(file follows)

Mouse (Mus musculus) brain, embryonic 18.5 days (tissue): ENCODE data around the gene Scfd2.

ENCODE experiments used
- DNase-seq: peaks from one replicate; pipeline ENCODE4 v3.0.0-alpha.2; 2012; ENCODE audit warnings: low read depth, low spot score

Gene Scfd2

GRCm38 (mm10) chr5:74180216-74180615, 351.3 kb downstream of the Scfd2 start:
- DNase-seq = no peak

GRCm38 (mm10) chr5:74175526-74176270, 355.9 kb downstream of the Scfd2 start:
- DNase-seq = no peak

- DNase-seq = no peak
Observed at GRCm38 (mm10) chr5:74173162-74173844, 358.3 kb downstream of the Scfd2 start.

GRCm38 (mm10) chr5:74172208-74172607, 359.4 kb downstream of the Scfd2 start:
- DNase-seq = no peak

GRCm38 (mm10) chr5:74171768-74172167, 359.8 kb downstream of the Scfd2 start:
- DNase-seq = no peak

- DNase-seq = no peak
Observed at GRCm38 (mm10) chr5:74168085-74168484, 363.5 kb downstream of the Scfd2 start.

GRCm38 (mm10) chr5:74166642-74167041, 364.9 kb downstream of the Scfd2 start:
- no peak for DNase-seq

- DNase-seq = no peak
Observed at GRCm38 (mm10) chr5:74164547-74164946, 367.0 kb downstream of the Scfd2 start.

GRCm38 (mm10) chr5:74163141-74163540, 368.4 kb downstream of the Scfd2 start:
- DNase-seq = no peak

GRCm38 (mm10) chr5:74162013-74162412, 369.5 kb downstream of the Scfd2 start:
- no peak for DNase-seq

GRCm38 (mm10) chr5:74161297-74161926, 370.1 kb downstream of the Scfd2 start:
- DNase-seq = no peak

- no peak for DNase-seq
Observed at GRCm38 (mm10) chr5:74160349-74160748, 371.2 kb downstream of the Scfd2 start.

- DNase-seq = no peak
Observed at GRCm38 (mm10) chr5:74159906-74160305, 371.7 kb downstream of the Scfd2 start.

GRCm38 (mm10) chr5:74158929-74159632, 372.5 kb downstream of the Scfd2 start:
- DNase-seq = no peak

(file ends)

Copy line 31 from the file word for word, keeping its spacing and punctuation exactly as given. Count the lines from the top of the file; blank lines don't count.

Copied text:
GRCm38 (mm10) chr5:74158929-74159632, 372.5 kb downstream of the Scfd2 start: